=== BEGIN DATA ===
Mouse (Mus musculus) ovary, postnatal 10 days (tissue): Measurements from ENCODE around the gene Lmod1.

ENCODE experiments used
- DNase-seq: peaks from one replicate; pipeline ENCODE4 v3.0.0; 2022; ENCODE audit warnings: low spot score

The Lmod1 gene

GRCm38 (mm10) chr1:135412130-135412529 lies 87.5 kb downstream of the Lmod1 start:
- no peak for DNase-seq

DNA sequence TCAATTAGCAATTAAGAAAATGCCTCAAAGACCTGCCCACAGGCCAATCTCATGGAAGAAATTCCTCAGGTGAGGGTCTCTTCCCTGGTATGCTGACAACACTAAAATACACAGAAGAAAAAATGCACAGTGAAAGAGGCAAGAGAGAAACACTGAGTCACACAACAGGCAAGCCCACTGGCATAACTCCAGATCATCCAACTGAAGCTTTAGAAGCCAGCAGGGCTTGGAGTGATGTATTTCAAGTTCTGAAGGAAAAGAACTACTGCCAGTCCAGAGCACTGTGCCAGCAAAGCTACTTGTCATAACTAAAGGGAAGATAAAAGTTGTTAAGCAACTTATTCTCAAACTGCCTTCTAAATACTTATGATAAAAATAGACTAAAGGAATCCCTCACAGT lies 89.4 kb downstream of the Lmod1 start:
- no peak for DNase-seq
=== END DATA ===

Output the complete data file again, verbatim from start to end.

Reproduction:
Mouse (Mus musculus) ovary, postnatal 10 days (tissue): Measurements from ENCODE around the gene Lmod1.

ENCODE experiments used
- DNase-seq: peaks from one replicate; pipeline ENCODE4 v3.0.0; 2022; ENCODE audit warnings: low spot score

The Lmod1 gene

GRCm38 (mm10) chr1:135412130-135412529 lies 87.5 kb downstream of the Lmod1 start:
- no peak for DNase-seq

DNA sequence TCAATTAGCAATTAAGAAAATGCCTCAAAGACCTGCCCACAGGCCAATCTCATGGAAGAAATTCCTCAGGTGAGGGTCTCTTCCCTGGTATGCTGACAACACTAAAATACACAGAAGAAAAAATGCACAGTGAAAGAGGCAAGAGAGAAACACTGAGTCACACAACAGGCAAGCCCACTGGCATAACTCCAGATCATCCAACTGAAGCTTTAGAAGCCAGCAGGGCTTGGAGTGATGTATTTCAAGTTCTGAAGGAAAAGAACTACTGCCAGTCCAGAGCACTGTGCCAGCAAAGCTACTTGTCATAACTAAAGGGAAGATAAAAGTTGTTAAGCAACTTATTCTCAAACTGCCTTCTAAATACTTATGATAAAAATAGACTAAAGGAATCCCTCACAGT lies 89.4 kb downstream of the Lmod1 start:
- no peak for DNase-seq